This story is part of a series that will highlight the good things people are doing in the Yakima Valley despite the coronavirus outbreak. If you want to give someone in the community a shoutout, please email reporter Lex Talamo at firstname.lastname@example.org or call 509-833-2168.
The windows at Meraki Creations on Summitview Avenue offer messages of hope and encouragement.
"Keep the Faith," one boldly painted message declared. "Yakima Strong," read another, along with "Love thy Neighbor" and “Just Love.”
Owner Angie Devora opened the restaurant less than three months ago. Having her own business has been a lifelong dream, and Devora teared up at the thought of the financial challenges ahead.
But in the midst of the uncertainty about her restaurant, she’s choosing to give back.
Devora is brown-bagging free lunches local seniors can pick up daily at the restaurant. She’s doing it because her grandparents played such a pivotal role in defining who she is today, Devora said.
“The grab-and-go lunches are to help the elderly in our community, who are a high-risk population,” she said. “It is my pleasure to help as much as I can, the little I can, for as long as I can.”
Devora said she learned her work ethic, commitment to service, and compassion from her grandparents.
A picture of her grandfather hangs near the entrance of her shop, above a sign that reads, “Little girls with big dreams become women with vision.” Devora’s eyes teared up as she recounted a story of her grandfather sorting through garbage for scraps he could eat so he could keep his entire paycheck for her grandmother and the couple’s seven children.
“They expressed and displayed selfless acts of courage and kindness in my life,” she said. “I feel compelled to continue on for them.”
Those who stop by have shared their appreciation for her efforts on behalf of seniors, she said.
“We have been having people show up every day for it,” Devora said. “I also have people who are picking up the lunches for their elderly loved ones. I’m really happy that the community is coming together.”
Jackie Brown, who stopped by Friday to pick up a free bagged lunch for his 91-year-old mother, slipped Devora a wad of bills when she came out carrying the free food, as well as a heartfelt “Keep up the good work."
“My part is that contribution,” he said. “I see what they are doing. God bless her. This helps us out a lot.”
Devora has kept Meraki Creations open for to-go orders only, in compliance with Gov. Jay Inslee’s order banning in-house dining at food establishments. She’s taking every precaution to keep her customers safe, including wearing latex gloves while serving, wiping down pens used to sign credit card receipts after every transaction and using disposable menus.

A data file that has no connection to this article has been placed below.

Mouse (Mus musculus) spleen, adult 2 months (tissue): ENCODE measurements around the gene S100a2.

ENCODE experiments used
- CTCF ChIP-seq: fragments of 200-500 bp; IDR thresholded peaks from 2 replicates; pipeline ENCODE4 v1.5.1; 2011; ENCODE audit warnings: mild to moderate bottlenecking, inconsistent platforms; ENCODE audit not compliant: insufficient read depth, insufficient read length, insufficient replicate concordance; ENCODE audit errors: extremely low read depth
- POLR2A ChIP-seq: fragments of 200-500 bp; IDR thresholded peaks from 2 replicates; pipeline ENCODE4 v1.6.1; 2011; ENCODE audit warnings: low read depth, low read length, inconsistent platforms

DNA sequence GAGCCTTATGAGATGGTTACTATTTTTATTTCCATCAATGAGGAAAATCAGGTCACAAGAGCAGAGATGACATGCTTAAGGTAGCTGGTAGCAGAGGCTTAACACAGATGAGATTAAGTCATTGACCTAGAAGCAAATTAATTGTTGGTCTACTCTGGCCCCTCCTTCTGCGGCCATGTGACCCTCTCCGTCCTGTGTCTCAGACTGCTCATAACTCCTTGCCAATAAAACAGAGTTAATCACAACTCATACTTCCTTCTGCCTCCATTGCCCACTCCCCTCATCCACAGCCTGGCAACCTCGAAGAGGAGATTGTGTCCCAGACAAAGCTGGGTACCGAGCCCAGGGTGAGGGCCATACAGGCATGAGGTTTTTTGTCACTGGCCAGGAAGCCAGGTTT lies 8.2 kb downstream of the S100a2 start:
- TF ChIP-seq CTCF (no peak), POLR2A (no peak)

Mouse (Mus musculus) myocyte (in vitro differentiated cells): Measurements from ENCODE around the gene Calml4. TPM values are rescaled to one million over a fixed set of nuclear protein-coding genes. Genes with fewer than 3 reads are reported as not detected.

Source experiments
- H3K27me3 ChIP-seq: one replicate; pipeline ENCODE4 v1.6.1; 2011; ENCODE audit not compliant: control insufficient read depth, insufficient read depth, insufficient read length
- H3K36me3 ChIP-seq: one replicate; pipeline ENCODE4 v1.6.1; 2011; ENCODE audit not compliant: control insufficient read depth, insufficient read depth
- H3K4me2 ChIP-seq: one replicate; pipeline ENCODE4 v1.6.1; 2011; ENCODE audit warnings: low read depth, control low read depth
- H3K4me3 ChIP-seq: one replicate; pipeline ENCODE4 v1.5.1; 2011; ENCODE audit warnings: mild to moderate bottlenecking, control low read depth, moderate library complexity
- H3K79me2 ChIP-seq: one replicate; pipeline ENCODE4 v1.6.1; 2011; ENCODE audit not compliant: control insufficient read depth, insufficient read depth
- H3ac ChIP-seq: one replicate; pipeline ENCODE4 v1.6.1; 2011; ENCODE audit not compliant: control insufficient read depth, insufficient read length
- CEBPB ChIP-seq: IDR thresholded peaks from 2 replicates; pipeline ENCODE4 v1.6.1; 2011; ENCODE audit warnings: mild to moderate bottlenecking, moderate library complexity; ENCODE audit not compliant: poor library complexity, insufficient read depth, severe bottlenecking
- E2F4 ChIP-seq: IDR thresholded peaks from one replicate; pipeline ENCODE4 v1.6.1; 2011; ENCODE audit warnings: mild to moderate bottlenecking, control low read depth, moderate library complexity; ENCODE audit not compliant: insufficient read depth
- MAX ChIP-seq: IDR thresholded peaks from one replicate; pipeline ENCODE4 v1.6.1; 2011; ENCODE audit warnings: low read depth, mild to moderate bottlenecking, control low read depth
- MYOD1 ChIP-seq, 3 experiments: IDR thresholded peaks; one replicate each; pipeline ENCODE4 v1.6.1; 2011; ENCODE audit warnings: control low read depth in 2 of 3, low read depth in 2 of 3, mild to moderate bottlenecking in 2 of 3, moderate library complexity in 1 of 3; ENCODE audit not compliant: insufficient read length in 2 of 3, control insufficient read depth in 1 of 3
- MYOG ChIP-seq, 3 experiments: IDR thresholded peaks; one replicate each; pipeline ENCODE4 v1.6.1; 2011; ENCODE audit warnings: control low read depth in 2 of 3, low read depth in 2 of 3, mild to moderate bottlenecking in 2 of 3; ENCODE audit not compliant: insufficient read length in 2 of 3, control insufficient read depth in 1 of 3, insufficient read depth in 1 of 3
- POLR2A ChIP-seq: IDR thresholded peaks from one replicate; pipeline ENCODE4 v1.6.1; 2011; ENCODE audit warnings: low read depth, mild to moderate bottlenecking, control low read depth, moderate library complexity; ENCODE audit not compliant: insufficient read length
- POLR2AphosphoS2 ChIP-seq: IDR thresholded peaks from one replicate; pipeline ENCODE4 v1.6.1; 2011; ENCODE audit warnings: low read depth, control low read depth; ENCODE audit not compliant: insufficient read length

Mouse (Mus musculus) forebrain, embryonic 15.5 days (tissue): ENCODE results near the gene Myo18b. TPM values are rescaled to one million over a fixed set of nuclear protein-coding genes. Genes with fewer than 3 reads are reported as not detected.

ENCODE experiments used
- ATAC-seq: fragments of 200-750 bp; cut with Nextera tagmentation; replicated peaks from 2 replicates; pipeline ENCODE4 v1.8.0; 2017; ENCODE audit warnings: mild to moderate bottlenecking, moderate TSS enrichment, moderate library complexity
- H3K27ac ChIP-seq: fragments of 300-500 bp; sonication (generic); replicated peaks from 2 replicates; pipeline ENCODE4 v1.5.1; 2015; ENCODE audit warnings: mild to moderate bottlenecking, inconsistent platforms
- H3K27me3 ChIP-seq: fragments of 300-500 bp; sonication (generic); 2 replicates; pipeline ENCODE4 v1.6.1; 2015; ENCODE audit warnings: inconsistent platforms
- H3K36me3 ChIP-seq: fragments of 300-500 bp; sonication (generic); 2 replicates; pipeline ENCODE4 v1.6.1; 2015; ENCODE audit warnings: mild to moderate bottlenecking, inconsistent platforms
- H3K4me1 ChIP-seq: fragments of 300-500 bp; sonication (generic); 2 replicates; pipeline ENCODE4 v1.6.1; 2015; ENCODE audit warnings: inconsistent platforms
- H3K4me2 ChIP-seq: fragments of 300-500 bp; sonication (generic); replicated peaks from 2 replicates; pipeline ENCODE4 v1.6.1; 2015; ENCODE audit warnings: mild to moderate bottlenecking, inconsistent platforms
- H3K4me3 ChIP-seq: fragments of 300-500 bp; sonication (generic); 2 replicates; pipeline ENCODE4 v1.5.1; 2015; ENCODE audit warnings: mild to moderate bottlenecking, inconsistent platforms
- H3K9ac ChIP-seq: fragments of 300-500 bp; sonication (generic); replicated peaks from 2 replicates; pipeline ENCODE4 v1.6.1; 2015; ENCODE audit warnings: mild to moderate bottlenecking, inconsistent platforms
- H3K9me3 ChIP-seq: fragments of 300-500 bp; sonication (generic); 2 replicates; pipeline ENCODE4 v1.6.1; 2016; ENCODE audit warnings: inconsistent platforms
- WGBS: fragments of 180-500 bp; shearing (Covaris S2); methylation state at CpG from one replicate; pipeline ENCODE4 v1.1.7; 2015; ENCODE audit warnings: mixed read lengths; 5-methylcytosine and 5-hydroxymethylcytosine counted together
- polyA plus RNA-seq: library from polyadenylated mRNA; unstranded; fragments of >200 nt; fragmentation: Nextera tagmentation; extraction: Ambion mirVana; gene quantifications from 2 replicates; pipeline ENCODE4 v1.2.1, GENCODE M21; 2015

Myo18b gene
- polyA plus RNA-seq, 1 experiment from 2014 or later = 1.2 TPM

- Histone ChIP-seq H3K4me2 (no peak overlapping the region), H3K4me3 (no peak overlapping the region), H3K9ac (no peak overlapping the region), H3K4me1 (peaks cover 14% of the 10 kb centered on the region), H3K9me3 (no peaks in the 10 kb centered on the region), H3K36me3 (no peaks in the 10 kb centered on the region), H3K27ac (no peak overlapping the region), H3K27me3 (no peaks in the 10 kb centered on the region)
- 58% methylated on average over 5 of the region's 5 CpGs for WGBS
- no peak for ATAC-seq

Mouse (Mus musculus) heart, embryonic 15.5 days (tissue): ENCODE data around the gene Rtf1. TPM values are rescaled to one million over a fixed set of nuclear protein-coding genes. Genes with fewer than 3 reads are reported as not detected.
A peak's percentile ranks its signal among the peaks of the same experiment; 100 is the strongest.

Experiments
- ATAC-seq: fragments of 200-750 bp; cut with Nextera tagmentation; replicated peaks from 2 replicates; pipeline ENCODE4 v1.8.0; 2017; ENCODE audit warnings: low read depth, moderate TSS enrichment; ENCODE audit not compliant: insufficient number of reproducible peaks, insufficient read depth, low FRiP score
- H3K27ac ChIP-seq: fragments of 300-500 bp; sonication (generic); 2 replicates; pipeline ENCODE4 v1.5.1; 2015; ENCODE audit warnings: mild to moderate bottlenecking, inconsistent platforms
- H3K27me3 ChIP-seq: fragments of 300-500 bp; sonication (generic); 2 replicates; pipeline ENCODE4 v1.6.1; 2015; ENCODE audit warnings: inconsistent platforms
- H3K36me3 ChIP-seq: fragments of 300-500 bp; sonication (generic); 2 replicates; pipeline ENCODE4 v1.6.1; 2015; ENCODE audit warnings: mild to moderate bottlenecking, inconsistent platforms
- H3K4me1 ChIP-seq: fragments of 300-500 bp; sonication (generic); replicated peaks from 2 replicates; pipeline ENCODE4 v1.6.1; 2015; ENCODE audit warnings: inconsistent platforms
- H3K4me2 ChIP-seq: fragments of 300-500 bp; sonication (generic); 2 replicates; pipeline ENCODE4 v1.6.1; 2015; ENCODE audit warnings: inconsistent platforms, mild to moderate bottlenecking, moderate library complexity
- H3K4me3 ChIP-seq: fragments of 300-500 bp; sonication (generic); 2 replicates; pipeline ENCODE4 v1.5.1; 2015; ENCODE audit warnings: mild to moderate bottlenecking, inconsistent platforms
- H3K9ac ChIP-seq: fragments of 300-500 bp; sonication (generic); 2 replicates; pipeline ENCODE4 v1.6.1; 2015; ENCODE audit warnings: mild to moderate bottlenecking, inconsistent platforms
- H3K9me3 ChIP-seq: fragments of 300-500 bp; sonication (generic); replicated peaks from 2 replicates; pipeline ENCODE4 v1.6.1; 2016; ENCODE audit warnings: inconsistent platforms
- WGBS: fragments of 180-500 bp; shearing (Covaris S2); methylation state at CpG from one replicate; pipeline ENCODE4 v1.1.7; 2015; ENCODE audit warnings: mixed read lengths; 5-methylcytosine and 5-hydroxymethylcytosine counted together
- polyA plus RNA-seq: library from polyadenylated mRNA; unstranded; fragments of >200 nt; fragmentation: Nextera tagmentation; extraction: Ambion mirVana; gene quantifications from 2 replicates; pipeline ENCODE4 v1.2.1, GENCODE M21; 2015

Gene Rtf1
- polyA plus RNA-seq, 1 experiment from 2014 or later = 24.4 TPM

She also has customers wait by their vehicles, rather than congregating at the restaurant’s entrance while she prepares their orders to show she’s taking social distancing recommendations seriously.
Yakima resident Sarah Ortner, who stopped by Meraki to pick up a to-go order last week, said she wanted to help out Devora and applauds Devora’s extra precautions.
“I really appreciate that she’s wiping down pens and making sure there’s no hand-to-hand contact,” she said.
Yakima resident Maritza Hathaway, who also stopped by Meraki with her friend Ariah Humphreys for a to-go order Friday, said she’d been eating out all week to help local business owners. Hathaway said she and her husband have considered opening their own business, so they sympathize with the financial challenges facing small restaurants like Meraki Creations.
“It’s very humbling to know she’s giving away the meals for seniors, that she’s putting herself aside and helping those who are higher risk,” Hathaway said. “It’s heartwarming because it brings everyone together and shows we can still help each other. This sort of thing should bring us closer together.”
Devora said she appreciates the community’s support and will continue trying to do her part.
“I have to know in my heart that I tried as much as I could to help,” she said. “I hope I make it. I hope we all make it.”
- AK Wintzer gives a shoutout to the instructors and owner of Premier Fitness in Yakima, who have created videos of class routines and loaned out various pieces of gym equipment to members, including spin bikes. "Their efforts to keep members engaged and healthy exemplifies the kindness in our community," Wintzer wrote.
- Kara Lowe, a Toppenish resident who is a mail carrier with the United States Postal Service in Yakima, was touched this week by an employee at Roy's Ace Hardware, 405 West Yakima Ave. Lowe said mail carriers have started wearing gloves while delivering mail to minimize their and others' exposure to the coronavirus. One day she forgot to replenish her gloves and had used her last pair while partway through a shift. When she stopped into Roy's, they were out of her size, and she was turning to go when a busy man on a phone saw her and ran back to the supply closet, returning moments later with her size. "I was just touched by his attention to me despite the busy time and the scarcity of supplies, and that he'd go out of his way to make sure I walked out with what I needed to do my job safely," Lowe said. "Made me grateful for that 'small town' concern and servant hood we can still see here sometimes."
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